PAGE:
The Lincoln County School District No. 1 school board unanimously passed on third reading an amendment to the KJSHS graduation requirements at their meeting on Tuesday, Jan. 9.
The new policy will require Kemmerer High School students to score a minimum of 15 on the ACT in order to graduate. The policy will apply first to the Class of 2021, who are currently sophomores. Currently the district pays for students to take the ACT twice.
ACT scores range from 1 to 36 for each of the sections, and a composite ACT Score is an average of those four scores.
Nancy Banister addressed the board with concerns about the policy before it was approved, saying it may not motivate the students who refuse to work hard.
Banister works with the Gear Up Wyoming program through Western Wyoming Community College to help students improve their educational performance and prepare for opportunities after high school.
“The (ACT) test ostracizes students who do not do well with the format,” Banister said. “This requirement would just seem like more work to an already challenged student, who may just shut down.”
Banister said she thought there were other options inside the classroom to motivate students instead of requiring a score on a test she said focuses on results instead of actual learning and comprehension.
“This is a bold move,”said LCSD No.1 superintendent Teresa Chaulk. “I agree that this may not be the best way to motivate students, but it is one way to motivate them. We are held accountable by the state for our post-secondary readiness.
“We have to be willing not to accept that a student can earn As and Bs but score poorly on the ACT because they have a bad attitude,” Chaulk continued.
Students are already required by the state of Wyoming to take the ACT, although Chaulk said she thinks LCSD No. 1 would be the first district to use a minimum ACT score as a graduation requirement.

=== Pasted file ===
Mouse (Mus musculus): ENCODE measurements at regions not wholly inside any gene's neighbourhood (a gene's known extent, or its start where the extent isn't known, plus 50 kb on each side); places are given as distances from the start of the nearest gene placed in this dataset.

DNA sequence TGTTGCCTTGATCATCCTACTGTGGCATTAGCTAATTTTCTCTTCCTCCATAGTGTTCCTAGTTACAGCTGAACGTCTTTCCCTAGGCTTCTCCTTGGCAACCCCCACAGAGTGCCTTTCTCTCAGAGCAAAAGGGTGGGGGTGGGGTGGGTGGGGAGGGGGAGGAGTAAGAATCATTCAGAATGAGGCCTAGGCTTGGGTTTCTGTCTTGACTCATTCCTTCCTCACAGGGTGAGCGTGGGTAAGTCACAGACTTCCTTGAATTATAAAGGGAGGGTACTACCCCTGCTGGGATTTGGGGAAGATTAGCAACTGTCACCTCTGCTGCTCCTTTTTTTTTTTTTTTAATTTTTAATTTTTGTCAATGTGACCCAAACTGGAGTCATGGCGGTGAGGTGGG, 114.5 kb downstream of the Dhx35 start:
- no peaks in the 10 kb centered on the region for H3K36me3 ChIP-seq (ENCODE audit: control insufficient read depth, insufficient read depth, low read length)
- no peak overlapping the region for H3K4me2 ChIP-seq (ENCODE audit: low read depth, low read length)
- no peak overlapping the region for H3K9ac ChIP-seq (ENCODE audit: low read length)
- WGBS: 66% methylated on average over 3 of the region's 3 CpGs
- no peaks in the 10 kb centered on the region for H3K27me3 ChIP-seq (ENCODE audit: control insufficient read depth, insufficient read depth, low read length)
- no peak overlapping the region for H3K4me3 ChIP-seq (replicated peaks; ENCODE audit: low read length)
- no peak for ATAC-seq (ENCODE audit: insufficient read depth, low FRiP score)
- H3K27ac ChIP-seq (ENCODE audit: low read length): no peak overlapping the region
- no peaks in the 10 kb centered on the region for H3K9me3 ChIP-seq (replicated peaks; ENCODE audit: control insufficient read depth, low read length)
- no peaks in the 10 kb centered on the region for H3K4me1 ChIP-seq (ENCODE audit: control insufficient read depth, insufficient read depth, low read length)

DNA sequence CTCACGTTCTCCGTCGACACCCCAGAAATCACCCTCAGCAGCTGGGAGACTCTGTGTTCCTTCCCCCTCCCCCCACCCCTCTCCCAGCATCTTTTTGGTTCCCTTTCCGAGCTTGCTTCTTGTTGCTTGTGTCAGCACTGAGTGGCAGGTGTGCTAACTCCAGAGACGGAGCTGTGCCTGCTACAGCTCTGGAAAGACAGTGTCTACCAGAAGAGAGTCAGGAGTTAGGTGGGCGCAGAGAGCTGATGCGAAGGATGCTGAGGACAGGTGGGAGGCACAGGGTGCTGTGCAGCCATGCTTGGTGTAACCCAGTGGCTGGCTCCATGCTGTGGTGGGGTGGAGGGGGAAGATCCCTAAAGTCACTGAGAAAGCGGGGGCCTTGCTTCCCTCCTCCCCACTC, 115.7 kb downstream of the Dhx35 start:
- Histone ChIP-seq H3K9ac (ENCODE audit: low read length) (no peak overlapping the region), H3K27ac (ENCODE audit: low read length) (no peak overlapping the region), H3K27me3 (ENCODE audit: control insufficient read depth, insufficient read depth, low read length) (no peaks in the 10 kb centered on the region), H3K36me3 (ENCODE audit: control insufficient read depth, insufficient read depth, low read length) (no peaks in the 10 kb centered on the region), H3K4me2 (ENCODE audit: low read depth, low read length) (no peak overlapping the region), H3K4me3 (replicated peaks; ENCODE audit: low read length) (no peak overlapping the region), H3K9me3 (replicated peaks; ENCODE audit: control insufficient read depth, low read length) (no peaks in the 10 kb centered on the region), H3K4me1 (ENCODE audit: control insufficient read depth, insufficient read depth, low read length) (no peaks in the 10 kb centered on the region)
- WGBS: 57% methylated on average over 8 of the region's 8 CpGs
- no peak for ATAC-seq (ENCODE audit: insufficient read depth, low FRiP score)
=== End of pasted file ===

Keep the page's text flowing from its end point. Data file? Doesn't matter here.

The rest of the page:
Banister said she was unaware that the district would pay for two test attempts. She said that when she works with students after their first test attempts, their scores do improve.
“It will be our job to inform these students that it’s not all or nothing,” Chaulk said. “It’s about their overall effort.”
Other board members discussed their concerns and support for the new requirement.
“The parents that I’ve talked to that are concerned about their children’s education think this is a great idea,” said board member Bob Peternal.
Brenda McGinnis said she thinks the policy will motivate students who are capable but are just not making an effort, but she worries about quiet students whose testing anxiety goes unnoticed.
“This places a lot of pressure on that test, so do we know that we have the relationships with those students to recognize if they have the ability but also have that anxiety?” McGinnis asked.
Chaulk said she was confident in the teachers’ and counselors’ ability to help those students who feel the pressure of this new requirement.
“Yes, we do know our students that well,” Chaulk said. “It’s a big responsibility.”
“A lot of this discussion is about the outliers,” said board chairman Don Lamborn, “And we will always be concerned about those students, but the culture of ‘education doesn’t matter’ needs to change.”
Chaulk and the board members agreed that encouraging students to take practice tests earlier would help them obtain that minimum score of 15 and do better each time they take the test.
A detailed process for students who do not meet the required ACT score and wish to appeal the requirement to graduate will be presented to the board in April.
The next LCSD No. 1 school board meeting will be on Tuesday, Feb. 12, at 7:00 p.m. at the Administration building on Adaville Drive in Diamondville.
Meeting agendas are printed in the Gazette the Thursday before each meeting or can be obtained at the district office.